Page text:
Not long after lunch Philo turned up with the car he’d found for me. Truthfully, I didn’t know what to expect. On the phone he’d said it was a Daewoo Matiz but that meant nothing to me, you could write what I know about cars on the back of a postage stamp and still have room to draw a picture. The first thing I noticed was that it was silver. Silver is good. Had it been orange, lime green or pink I wouldn’t have been interested but silver, cream, white, blue (as long as it wasn’t pale blue) or, best of all black was fine. Shallow? You bet but, as colour is about the only thing I do notice about cars, it was the most important thing to me.
The second thing I noticed was that it was small. Small is also good. In my mind small means it will be easier to park, there’ll be less chance of me taking out the odd gate post when trying to get it down our narrow drive (if I ever even attempt such a thing) and it will use less petrol. I have never understood the need some women have for a great big car.
The final thing I noticed was that it had a satisfying number of small dents and scratches. Why would dents and scratches be a good thing? Well, the way I see it, if it already has a few battle scars I’m not going to feel so bad if I add to them, plus Commando might not notice if I do have a slight mishap. If it was all mirror smooth paint work I’d be afraid to drive it. Not only that but it makes it less likely that someone is going to steal it. I’m a firm believer that the more really fancy expensive things you have the more you have to worry about them and the more chance there is that someone will try to relieve you of them, possibly by force. I don’t want to be a slave to all my possessions, where’s the fun in that?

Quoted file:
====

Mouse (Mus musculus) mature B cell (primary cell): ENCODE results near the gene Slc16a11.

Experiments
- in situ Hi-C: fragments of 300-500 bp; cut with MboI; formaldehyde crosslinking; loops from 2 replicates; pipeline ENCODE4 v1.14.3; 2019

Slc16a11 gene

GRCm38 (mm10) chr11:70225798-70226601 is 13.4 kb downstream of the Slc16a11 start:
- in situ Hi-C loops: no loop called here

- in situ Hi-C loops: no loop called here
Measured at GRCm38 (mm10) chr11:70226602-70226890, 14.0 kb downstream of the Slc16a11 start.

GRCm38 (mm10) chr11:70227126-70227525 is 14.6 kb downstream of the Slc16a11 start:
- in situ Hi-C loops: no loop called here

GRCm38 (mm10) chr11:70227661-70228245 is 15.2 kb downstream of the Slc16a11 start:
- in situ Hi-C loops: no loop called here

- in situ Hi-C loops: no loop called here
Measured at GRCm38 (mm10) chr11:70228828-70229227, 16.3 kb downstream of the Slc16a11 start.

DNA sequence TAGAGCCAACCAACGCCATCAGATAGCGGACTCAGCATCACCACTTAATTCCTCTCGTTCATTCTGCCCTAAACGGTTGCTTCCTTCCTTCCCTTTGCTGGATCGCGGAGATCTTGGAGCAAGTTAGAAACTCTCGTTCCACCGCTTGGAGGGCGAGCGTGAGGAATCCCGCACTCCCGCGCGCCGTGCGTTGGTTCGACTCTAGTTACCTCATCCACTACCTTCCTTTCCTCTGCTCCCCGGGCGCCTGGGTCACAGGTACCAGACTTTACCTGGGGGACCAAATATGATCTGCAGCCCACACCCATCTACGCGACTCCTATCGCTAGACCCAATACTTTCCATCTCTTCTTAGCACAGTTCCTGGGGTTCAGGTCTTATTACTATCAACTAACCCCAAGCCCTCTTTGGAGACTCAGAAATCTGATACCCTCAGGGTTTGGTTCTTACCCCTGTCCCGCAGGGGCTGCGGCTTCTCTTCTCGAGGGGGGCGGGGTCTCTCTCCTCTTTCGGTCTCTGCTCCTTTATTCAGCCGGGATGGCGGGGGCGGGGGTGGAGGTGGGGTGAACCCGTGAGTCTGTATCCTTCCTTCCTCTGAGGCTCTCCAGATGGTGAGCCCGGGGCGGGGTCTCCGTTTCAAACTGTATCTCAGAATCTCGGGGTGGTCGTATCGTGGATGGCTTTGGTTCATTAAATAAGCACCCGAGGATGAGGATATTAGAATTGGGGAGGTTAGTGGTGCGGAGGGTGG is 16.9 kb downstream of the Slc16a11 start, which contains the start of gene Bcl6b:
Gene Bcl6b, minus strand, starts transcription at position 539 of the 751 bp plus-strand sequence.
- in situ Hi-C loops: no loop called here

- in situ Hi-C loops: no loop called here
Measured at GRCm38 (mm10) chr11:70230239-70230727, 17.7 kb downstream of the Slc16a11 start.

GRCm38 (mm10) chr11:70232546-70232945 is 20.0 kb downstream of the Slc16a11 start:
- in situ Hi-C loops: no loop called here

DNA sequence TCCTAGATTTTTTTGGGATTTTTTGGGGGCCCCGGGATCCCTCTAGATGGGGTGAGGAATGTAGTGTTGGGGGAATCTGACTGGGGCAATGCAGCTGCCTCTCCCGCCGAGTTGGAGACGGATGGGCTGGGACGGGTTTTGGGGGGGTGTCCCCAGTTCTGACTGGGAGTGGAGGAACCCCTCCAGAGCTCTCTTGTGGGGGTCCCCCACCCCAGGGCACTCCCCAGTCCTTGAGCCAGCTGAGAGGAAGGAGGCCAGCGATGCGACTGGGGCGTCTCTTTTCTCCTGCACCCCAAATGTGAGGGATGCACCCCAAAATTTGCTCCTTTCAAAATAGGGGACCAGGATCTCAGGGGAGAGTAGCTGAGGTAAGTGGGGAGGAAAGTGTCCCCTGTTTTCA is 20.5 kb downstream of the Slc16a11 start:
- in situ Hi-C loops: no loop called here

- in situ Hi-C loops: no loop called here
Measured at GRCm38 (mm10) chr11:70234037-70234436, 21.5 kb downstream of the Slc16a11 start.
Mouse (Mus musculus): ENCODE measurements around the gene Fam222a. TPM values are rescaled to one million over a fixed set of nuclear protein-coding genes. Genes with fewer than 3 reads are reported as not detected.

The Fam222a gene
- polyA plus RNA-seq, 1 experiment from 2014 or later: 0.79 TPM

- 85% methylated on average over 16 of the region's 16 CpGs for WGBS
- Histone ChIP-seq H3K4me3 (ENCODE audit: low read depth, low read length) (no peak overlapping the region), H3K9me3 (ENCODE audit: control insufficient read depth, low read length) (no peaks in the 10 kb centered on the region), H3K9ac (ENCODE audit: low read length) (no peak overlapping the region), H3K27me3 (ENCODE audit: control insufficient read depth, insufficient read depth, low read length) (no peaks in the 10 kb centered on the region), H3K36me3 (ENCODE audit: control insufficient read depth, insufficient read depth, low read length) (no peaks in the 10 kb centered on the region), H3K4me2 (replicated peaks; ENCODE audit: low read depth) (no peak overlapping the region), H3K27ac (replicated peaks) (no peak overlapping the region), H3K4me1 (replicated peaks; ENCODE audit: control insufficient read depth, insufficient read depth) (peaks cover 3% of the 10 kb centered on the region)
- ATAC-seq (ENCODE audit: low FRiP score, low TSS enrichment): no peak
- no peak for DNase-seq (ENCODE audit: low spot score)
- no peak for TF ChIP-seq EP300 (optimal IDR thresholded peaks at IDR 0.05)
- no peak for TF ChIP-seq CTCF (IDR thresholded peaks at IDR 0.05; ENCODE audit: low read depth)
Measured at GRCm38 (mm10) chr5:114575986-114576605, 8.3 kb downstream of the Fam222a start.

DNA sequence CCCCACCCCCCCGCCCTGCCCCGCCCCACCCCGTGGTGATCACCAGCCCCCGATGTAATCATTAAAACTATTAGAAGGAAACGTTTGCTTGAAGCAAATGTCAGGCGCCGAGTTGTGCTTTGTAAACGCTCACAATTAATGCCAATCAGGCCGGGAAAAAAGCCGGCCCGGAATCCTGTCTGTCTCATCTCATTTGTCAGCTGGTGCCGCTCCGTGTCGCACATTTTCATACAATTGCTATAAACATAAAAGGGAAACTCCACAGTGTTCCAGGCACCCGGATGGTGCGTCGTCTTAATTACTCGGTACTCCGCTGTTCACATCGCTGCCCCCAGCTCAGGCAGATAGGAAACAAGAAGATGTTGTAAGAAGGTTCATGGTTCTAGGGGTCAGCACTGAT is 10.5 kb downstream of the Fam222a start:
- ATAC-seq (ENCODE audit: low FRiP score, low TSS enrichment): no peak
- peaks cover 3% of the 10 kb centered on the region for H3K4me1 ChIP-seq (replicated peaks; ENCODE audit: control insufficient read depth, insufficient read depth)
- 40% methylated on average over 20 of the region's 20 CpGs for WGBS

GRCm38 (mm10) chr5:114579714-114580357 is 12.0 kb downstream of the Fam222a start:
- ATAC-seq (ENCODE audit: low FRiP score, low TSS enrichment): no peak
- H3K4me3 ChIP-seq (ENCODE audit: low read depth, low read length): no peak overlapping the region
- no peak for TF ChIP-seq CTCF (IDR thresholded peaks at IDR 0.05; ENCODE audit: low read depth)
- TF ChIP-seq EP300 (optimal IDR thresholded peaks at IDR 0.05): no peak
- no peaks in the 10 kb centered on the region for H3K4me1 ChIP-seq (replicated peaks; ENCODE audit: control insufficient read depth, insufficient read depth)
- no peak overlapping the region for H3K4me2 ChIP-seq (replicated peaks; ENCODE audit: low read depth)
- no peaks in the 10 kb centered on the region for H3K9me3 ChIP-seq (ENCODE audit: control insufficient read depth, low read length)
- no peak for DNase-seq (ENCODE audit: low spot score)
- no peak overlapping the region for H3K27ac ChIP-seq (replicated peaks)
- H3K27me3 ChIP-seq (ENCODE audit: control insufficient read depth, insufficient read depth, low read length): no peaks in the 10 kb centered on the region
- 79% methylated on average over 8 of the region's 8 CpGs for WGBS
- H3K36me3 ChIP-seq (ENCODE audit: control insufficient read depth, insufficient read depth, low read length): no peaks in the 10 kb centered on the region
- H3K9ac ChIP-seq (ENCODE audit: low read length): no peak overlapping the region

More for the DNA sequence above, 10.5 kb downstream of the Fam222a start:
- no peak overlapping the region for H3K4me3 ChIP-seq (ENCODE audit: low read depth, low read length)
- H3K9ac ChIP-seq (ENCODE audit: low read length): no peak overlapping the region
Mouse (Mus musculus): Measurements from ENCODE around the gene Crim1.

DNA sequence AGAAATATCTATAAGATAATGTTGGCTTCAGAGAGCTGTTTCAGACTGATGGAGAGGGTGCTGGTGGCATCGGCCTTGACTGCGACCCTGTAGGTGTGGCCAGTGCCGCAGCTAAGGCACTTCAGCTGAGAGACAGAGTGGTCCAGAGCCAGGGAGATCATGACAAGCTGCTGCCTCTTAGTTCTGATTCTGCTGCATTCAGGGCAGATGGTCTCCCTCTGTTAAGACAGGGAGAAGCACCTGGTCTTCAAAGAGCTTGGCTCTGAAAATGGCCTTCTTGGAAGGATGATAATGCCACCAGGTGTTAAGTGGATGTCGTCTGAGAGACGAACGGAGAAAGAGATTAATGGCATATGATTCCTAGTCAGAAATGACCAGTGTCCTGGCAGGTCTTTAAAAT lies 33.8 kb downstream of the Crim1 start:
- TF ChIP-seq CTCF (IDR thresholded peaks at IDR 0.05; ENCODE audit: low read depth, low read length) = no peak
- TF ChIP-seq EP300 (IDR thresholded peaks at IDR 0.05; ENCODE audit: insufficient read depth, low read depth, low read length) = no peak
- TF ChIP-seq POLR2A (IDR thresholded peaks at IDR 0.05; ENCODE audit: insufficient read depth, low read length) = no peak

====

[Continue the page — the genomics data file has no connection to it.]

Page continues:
With Philo and Commando looking on I had a little sit in the car, adjusted the seat, looked in the mirrors, tried out the clutch and brake, fiddled with the gear stick and pretended I knew what I was doing. As far as the engine was concerned I trusted Philo’s judgement, he’s a mechanic after all and he’s my son so he’s hardly going to sell me a lemon. I loved it. I handed over the six hundred pounds I’d drawn out from the bank earlier and handed them over to Philo. It actually felt quite odd to be buying a car and I kept thinking that this was the most money I have ever spent on something for myself in my life.
Then we left my little car out on the drive way and we all went inside and had coffee. “What are you going to call it?” Commando asked. This may sound like an odd question but every car Commando has ever had has had a name, in fact they’ve all had the same name. For some reason that I’ve never worked out he always calls his cars Betsy. I’m pretty sure I saw Philo rolling his eyes, I don’t think he believes in giving cars names, he’s far too sensible for that. Sometimes I wonder if he’s mine, he’s the most sane, sensible person I know, how on earth did that happen?
I thought about it for a while, turning names over in my head and dismissing them. Then it came to me. The car is a Daewoo Matiz, Matiz sounds a bit like Le Tiss which is the affectionate name given to ex Saints player Matt Le Tissier. Le Tissier spent his entire career at Southampton Football Club, almost unheard of in these days of huge transfer fees, and was the first Premiership player to score one hundred goals. In his whole career he scored from all but one of the penalties he took. He is a legend. “I shall call it Mattie Matiz,” I said. Everyone agreed it was a very good name, although I think Philo was still rolling his eyes.
The thought of driving Mattie Matiz is quite scary but, at the same time, rather exciting.